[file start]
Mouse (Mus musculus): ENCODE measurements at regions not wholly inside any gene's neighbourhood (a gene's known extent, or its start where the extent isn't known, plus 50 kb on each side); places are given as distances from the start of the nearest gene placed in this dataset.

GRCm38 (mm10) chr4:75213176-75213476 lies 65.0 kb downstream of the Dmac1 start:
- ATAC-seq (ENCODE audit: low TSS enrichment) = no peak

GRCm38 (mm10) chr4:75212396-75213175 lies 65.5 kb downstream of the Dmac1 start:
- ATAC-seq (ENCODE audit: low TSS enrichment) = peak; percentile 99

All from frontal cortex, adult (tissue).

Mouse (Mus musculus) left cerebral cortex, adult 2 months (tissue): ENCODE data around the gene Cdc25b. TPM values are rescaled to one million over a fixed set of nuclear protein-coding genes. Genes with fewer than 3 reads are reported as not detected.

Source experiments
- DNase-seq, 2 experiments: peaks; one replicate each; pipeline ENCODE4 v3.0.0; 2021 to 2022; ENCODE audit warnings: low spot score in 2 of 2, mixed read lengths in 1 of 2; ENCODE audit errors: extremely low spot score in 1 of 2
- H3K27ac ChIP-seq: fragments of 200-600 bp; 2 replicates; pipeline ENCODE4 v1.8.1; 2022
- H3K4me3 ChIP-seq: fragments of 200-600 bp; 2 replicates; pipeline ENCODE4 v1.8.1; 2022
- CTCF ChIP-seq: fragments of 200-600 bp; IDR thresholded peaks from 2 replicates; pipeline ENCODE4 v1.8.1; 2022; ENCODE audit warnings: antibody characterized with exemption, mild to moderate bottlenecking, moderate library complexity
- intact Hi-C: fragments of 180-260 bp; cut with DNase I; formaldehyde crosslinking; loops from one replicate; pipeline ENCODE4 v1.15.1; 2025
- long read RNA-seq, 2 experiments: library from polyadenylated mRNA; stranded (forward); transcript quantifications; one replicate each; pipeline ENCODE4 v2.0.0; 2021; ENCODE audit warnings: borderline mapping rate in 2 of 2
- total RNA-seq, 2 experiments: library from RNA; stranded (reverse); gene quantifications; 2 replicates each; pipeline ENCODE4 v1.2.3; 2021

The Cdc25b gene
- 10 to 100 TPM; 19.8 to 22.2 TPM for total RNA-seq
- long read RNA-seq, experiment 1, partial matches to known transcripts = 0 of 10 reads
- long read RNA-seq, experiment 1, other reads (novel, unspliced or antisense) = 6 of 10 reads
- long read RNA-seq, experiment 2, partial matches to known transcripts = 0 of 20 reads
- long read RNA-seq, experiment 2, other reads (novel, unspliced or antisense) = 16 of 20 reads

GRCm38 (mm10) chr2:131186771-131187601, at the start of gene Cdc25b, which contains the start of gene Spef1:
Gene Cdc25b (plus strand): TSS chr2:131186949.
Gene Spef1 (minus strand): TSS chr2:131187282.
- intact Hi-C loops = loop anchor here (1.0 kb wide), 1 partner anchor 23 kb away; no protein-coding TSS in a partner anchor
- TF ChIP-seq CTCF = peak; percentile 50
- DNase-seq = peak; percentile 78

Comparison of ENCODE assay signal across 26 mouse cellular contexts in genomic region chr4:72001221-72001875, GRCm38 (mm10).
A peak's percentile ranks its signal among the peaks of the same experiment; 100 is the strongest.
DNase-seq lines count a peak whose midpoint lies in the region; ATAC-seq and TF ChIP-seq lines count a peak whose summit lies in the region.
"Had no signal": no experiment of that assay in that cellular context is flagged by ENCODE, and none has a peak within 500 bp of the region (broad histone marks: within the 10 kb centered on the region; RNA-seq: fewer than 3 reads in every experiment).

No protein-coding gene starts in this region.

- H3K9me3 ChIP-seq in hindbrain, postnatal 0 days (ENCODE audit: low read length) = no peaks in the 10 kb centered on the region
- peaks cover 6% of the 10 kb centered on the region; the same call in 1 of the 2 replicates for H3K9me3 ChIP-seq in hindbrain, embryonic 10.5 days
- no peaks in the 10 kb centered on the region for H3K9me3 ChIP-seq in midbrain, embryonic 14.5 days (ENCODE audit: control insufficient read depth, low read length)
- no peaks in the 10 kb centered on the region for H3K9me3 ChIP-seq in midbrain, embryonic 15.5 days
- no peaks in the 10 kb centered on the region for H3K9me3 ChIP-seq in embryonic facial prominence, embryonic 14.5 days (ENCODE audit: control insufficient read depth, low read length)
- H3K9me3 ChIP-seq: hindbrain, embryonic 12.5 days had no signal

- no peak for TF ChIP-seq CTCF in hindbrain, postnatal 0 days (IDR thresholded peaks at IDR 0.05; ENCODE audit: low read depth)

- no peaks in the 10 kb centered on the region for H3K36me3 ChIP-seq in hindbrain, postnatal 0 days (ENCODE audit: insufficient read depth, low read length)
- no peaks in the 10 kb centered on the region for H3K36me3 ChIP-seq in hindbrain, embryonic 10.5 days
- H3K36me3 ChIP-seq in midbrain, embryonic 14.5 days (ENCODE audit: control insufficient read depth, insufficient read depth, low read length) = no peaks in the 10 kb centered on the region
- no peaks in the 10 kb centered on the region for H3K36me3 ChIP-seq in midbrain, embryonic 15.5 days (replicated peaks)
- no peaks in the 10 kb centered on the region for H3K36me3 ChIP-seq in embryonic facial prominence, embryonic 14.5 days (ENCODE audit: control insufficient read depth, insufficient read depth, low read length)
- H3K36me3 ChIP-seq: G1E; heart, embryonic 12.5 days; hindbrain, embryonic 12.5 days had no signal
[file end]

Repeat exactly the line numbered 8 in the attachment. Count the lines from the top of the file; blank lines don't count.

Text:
Source experiments